There’s not a lot of risks or surprises in The Rewrite, but the latest collaboration of Hugh Grant and director/screenwriter Marc Lawrence is a satisfying and enjoyable sleeper you likely won’t seek out, but will ultimately be glad you watched.
Few actors can get away playing the same character like Grant. Beyond his character’s name and occupation, there’s little to differentiate his roles in About a Boy [Blu-ray] to his performance here as Keith Michaels, an Oscar-winning screenwriter struggling to recapture his past glory.
Yet for his aversion to taking risks, Grant can play the socially-awkward, dry wit characters as long as he wants. He’s just so good at it and he’s smart enough to pick projects that cater his particular set of skills better than most of his peers.
Keith’s agent suggests he accept an invitation to teach a screenwriting course at a small East Coast college. Keith learns he attracted major student interest and a long waitlist. Keith’s selection process is amusing — you must be this hot to be chosen — and as one teacher remarks, his class resembles a beauty pageant. Not counting the geeky Star Wars student who spends the bulk of his screen time quoting Yoda — Lawrence’s one misstep that feels terribly outdated.
This is Lawrence’s fourth straight collaboration with Grant. Lawrence knows the secret to crafting an enjoyable Hugh Grant film — pair him with animated and lively characters. Fortunately, The Rewrite features a terrific ensemble for Grant to bounce off and the scenes are fun regardless of the pairings.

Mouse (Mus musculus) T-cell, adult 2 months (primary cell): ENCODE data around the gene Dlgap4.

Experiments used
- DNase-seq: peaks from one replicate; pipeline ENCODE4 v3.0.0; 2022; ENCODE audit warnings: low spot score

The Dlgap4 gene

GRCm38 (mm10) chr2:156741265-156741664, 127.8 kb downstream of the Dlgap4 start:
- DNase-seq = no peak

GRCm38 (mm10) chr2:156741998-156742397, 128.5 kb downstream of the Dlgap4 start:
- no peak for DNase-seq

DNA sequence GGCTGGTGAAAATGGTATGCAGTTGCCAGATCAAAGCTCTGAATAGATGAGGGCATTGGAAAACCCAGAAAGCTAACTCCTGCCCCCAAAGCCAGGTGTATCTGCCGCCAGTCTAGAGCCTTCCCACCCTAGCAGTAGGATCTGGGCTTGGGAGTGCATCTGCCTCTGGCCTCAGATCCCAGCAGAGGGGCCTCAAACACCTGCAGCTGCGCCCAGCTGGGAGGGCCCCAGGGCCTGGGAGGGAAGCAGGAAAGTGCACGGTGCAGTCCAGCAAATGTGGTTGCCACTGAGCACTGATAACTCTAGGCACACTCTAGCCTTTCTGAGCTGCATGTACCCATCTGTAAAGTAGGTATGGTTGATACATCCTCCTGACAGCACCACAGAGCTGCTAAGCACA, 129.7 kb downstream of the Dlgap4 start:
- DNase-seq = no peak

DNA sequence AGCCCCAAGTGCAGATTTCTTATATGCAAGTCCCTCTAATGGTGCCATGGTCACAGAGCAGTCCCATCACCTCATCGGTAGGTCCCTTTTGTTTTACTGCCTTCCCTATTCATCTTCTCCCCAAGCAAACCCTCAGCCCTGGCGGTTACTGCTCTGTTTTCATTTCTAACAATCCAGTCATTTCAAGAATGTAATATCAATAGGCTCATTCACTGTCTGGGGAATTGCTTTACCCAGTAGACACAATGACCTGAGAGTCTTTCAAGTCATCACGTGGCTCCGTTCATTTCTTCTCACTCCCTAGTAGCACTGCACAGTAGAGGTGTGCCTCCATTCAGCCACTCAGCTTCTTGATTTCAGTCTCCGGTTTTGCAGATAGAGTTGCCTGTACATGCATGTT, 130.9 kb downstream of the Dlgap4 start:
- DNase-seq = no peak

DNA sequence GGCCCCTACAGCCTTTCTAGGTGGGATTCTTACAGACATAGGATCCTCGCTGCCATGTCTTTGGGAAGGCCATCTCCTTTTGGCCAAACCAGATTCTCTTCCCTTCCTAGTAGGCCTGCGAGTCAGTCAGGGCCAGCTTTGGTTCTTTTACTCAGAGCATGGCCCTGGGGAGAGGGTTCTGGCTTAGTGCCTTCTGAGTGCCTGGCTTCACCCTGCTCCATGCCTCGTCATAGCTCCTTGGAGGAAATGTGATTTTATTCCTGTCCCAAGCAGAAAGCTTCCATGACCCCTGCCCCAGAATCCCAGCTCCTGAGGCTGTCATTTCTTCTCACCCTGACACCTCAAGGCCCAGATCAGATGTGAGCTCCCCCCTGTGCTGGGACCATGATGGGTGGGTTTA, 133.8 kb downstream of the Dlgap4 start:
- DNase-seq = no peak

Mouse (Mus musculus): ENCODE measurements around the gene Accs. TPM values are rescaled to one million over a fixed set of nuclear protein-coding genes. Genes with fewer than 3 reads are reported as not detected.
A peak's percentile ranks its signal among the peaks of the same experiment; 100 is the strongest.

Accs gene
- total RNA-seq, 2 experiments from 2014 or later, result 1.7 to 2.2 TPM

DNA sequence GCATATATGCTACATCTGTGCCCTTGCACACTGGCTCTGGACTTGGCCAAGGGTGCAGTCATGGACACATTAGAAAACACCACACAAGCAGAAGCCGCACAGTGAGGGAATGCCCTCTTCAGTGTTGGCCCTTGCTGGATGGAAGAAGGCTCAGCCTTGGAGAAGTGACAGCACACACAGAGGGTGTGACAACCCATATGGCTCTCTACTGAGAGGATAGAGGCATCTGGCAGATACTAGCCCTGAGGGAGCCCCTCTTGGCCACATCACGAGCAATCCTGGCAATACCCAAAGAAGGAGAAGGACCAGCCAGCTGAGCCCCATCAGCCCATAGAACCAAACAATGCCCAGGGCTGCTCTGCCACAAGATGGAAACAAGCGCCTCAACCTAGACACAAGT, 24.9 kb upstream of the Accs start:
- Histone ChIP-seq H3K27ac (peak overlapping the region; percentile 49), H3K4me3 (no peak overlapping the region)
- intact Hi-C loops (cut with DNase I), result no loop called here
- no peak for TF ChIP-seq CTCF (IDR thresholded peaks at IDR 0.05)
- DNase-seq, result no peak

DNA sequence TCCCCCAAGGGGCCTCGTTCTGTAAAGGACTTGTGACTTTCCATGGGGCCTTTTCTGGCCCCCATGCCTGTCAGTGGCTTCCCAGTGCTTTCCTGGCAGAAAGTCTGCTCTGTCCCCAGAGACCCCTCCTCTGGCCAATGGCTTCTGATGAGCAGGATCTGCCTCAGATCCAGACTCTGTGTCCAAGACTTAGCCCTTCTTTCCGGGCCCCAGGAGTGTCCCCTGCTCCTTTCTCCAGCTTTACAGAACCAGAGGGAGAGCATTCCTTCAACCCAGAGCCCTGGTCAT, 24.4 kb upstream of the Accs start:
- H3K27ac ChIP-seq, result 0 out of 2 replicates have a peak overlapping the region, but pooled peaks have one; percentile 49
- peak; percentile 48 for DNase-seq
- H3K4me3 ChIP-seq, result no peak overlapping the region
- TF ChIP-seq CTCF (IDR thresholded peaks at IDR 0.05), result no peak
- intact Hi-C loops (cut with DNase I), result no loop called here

There’s soon to be Oscar-winning supporting actor J.K. Simmons (Whiplash) as department head Dr. Lerner, who gets choked up when he’s not complaining about life with his wife and four daughters; Chris Elliot in a nicely understated role as the Shakespeare-quoting friendly teacher/neighbor, Alison Janney as the Jane Austen-obsessed uptight head of the department’s ethics committee and Bella Heathcote as a student with a serious crush on her writing idol.
Not long after her introduction though, you’ll realize Keith’s real future lies with Holly Carpenter (Marisa Tomei), a mother looking to finally get her college degree. Tomei, as usual, is so much fun to watch and the film would have benefited from giving her an even larger role.
Lawrence isn’t reinventing the teacher romantic comedy here as the film plays out pretty much exactly how you’d expect with each plot point, but what it lacks in originality, it’s got in tons of charm making for a very enjoyable viewing.
The Rewrite went straight to Video On Demand, but that’s not a knock on its quality. It won’t be one most of your friends will make an event out of seeing, but will likely prove one of those hidden cable or Netflix gems you’ll be glad you stumbled onto during a random night of channel surfing.
Rating: 7 out of 10
Get it here: Rewrite, The [Blu-ray]